Wednesday, July 21, 2010

A Mother's Love

So for whatever reason I have been a teary eyed sap lately. With Henry's first birthday coming up (August 20th) I just keep finding myself wondering where the year went and being continually amazed by the little man he is becoming. He just started walking yesterday (yea I know he's one determined boy) and I still am not used to it. I took him to Little Bear today, which is a big area for kids under 5 with toys and climbing structures. (On a side note this place is great because I can sit, relax and watch Henry enjoy himself. They have snacks, coffee and free wifi too!)

So I'm sitting down and watching Henry walking around about 30 feet away from me. All of a sudden my eyes welled up with tears and I had that moment where your heart swells up with love and you feel like the proudest and luckiest mom in the world. My son is not the first kid to walk at 11 months old but none the less I am in awe and in love. He keeps me on my toes and regardless of how little sleep he got the night before he always wakes up with a smile on his face, ready to conquer the day.

People always told me how a child will change your life. To be honest I didn't believe them. They told me you will never know love like you do for your child. I just thought "well duh your supposed to love your child." Yet today I experienced that feeling, the one they all were talking about. A fill your heart up, bring you to tears, smile from ear to ear, big squeeze, super kiss kinda love that only a mother could know.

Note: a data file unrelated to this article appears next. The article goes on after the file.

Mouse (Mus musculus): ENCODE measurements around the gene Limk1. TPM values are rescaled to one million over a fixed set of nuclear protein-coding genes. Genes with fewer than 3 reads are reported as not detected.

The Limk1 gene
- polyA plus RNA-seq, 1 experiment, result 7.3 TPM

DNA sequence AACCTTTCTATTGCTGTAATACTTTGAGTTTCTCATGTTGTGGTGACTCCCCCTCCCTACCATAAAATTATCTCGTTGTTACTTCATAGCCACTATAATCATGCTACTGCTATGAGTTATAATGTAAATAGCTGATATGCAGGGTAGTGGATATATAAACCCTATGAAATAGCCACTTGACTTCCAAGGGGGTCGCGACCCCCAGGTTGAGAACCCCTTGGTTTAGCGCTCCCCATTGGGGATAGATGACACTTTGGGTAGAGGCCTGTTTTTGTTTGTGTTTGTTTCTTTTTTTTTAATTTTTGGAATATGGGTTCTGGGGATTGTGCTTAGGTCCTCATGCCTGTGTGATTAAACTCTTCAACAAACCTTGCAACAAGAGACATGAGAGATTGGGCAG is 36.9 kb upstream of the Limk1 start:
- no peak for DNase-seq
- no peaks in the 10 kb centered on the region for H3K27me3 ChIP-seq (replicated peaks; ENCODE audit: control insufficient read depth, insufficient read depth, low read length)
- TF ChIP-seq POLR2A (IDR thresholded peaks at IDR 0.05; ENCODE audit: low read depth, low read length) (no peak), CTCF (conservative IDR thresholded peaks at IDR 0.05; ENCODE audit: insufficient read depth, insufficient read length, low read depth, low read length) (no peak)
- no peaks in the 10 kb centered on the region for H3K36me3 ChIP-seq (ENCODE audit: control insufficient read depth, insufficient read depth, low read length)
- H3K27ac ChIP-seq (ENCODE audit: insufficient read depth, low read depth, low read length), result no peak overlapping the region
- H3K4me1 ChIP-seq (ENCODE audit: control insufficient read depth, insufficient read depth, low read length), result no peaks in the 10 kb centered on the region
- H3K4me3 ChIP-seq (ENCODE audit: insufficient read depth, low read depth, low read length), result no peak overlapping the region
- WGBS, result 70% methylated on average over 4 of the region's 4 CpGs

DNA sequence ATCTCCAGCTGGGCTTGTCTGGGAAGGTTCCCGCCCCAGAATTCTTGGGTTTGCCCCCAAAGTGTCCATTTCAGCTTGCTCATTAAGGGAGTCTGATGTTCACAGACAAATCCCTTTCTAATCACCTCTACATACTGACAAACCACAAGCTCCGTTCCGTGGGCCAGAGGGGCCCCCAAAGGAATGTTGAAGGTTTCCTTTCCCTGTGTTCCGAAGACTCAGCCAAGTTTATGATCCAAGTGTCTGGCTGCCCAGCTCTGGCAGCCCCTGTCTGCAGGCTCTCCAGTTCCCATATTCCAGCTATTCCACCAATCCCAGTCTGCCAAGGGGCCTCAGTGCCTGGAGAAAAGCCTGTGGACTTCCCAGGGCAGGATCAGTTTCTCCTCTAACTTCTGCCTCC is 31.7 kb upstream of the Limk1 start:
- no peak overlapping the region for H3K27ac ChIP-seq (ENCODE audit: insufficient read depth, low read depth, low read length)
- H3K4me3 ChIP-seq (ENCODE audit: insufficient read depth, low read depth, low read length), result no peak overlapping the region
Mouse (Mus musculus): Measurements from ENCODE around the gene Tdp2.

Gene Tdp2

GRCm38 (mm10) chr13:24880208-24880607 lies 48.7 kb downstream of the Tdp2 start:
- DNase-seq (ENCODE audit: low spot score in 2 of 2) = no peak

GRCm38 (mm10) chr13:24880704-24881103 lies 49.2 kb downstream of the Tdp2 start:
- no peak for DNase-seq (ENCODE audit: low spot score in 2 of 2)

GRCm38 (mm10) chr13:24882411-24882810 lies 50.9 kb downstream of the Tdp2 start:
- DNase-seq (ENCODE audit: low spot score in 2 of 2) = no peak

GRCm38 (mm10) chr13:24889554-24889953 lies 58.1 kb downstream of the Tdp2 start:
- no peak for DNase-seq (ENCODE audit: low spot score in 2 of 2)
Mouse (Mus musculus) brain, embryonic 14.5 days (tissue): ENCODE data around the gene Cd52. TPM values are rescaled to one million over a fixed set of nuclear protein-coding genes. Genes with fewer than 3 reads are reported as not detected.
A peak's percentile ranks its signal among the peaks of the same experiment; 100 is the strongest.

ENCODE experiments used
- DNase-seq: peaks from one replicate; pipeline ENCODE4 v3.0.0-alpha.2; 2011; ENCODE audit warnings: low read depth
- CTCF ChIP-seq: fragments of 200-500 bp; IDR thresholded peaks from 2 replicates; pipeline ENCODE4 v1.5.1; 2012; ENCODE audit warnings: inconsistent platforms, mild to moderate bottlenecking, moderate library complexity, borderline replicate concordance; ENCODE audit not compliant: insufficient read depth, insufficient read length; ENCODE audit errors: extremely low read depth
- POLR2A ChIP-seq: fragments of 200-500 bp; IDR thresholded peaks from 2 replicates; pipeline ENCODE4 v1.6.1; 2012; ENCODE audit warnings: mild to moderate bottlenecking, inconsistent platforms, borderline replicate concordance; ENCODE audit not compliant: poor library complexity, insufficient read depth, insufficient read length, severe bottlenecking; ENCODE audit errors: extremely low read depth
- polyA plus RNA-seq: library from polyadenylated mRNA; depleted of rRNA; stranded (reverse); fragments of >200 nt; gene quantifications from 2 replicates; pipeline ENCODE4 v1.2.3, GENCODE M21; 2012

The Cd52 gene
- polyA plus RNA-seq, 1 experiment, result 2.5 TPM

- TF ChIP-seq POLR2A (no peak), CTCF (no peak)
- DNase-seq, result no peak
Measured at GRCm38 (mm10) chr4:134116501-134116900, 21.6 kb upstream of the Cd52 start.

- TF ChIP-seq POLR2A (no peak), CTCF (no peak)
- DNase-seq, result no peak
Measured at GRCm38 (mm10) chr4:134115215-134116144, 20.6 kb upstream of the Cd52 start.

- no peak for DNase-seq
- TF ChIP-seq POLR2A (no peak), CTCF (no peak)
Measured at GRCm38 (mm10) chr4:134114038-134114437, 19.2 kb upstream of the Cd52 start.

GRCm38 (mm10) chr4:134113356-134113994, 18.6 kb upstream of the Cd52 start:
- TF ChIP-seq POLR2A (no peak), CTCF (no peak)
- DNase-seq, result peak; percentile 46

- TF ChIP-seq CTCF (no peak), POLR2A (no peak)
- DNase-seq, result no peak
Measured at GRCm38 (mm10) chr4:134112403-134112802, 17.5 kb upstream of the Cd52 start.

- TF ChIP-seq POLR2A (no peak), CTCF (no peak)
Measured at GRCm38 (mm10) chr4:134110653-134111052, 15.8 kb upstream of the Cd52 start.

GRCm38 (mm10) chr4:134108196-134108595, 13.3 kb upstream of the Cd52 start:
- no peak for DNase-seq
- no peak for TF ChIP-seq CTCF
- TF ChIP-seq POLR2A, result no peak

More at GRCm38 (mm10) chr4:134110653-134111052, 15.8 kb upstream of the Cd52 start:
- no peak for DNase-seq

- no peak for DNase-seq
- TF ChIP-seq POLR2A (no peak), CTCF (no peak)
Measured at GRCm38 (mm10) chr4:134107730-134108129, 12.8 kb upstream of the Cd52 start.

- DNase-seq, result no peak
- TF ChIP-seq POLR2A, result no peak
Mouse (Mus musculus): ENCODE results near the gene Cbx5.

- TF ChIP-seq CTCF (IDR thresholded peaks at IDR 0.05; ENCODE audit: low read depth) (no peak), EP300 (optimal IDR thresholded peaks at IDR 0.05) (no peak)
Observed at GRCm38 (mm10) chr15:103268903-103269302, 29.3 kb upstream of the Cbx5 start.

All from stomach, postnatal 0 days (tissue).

Monday, July 19, 2010

Finding your voice

So this post isn't about my voice, it's about Jennifer Lawler's. Via Facebook I stumbled upon this blog entry For Jessica. It's long and gut wrenching and if you have a sick child it will pull at your heart strings and solidify every decision you have ever made in your child's life.

I've spent the last month not blogging (obviously) and really engulfing myself in other parts of my life. I conveniently 'forgot' about Henry's disease and was enjoying not worrying about it. For those of you in the ARPKD world you know exactly what I mean. Where you go through fazes of accepting the disease, wanting to conquer it, hide from it, destroy it or just plain forget about it for the day. However this blog post made by Jennifer reminded me of everything Henry has been through and how despite how normal I try to be our normal just isn't normal.

So I am recommitting to sharing more of my life, reconquering ARPKD and re-finding my voice. What I took away from the post For Jessica was that tomorrow isn't promised. That it's okay to do things your way, with your child and not care what anyone else says (as lawler says screw them). Unless you have almost lost a child, and have traveled a road where your child's health isn't guaranteed than your comments or advice unfortunately don't hold their weight in gold.

Regardless of what anyone says I will always squeeze my son tighter, I will always let him live a little more freer. I'll let him do whatever makes him happy, I'll let him sleep in bed with me as long as he likes. I'll always look at him and smile at how he's grown and I'll always shed a tear when I think of how far he's come and how much further he still has to go. No matter what happens in my day to day life there is always that part of me that remembers almost losing my son and a part of me that fears the day when his kidneys will stop working.

So with teary eyes and a heavy heart I will end this post and start my nightly routine where I give Henry his blood pressure medicine, gently stroke his hair, fix the blanket he has kicked off his legs, spend a moment staring at him sleeping so sweetly, take a deep breath and smile.